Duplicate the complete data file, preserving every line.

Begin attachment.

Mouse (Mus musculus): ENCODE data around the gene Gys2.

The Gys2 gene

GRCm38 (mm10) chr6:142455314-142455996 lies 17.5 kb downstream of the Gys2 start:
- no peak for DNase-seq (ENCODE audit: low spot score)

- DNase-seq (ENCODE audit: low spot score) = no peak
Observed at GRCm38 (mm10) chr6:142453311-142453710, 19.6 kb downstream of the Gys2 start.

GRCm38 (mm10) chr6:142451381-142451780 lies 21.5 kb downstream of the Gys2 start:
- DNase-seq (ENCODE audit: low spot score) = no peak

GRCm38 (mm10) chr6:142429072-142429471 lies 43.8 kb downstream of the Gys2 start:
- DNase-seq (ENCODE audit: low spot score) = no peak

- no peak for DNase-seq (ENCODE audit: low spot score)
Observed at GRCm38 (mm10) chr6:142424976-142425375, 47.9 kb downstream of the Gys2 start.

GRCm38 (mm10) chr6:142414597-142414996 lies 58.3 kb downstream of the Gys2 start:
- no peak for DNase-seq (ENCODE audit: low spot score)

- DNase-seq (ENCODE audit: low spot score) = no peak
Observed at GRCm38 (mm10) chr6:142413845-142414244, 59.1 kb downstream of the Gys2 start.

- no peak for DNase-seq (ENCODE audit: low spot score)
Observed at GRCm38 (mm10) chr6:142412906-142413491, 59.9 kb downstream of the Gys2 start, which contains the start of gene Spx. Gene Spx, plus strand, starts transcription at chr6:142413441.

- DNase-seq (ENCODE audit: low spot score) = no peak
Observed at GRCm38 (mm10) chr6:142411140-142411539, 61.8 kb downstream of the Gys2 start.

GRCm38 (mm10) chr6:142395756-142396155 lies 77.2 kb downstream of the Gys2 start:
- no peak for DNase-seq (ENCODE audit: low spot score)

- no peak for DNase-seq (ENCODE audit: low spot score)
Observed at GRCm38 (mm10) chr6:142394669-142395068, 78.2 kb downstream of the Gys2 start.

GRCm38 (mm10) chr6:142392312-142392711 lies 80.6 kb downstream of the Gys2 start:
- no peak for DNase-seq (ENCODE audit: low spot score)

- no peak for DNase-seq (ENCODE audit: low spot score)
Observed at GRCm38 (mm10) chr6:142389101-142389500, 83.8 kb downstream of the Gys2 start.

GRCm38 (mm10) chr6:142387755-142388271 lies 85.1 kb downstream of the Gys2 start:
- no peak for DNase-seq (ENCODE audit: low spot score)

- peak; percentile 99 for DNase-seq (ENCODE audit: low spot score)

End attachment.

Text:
Mouse (Mus musculus): ENCODE data around the gene Gys2.

The Gys2 gene

GRCm38 (mm10) chr6:142455314-142455996 lies 17.5 kb downstream of the Gys2 start:
- no peak for DNase-seq (ENCODE audit: low spot score)

- DNase-seq (ENCODE audit: low spot score) = no peak
Observed at GRCm38 (mm10) chr6:142453311-142453710, 19.6 kb downstream of the Gys2 start.

GRCm38 (mm10) chr6:142451381-142451780 lies 21.5 kb downstream of the Gys2 start:
- DNase-seq (ENCODE audit: low spot score) = no peak

GRCm38 (mm10) chr6:142429072-142429471 lies 43.8 kb downstream of the Gys2 start:
- DNase-seq (ENCODE audit: low spot score) = no peak

- no peak for DNase-seq (ENCODE audit: low spot score)
Observed at GRCm38 (mm10) chr6:142424976-142425375, 47.9 kb downstream of the Gys2 start.

GRCm38 (mm10) chr6:142414597-142414996 lies 58.3 kb downstream of the Gys2 start:
- no peak for DNase-seq (ENCODE audit: low spot score)

- DNase-seq (ENCODE audit: low spot score) = no peak
Observed at GRCm38 (mm10) chr6:142413845-142414244, 59.1 kb downstream of the Gys2 start.

- no peak for DNase-seq (ENCODE audit: low spot score)
Observed at GRCm38 (mm10) chr6:142412906-142413491, 59.9 kb downstream of the Gys2 start, which contains the start of gene Spx. Gene Spx, plus strand, starts transcription at chr6:142413441.

- DNase-seq (ENCODE audit: low spot score) = no peak
Observed at GRCm38 (mm10) chr6:142411140-142411539, 61.8 kb downstream of the Gys2 start.

GRCm38 (mm10) chr6:142395756-142396155 lies 77.2 kb downstream of the Gys2 start:
- no peak for DNase-seq (ENCODE audit: low spot score)

- no peak for DNase-seq (ENCODE audit: low spot score)
Observed at GRCm38 (mm10) chr6:142394669-142395068, 78.2 kb downstream of the Gys2 start.

GRCm38 (mm10) chr6:142392312-142392711 lies 80.6 kb downstream of the Gys2 start:
- no peak for DNase-seq (ENCODE audit: low spot score)

- no peak for DNase-seq (ENCODE audit: low spot score)
Observed at GRCm38 (mm10) chr6:142389101-142389500, 83.8 kb downstream of the Gys2 start.

GRCm38 (mm10) chr6:142387755-142388271 lies 85.1 kb downstream of the Gys2 start:
- no peak for DNase-seq (ENCODE audit: low spot score)

- peak; percentile 99 for DNase-seq (ENCODE audit: low spot score)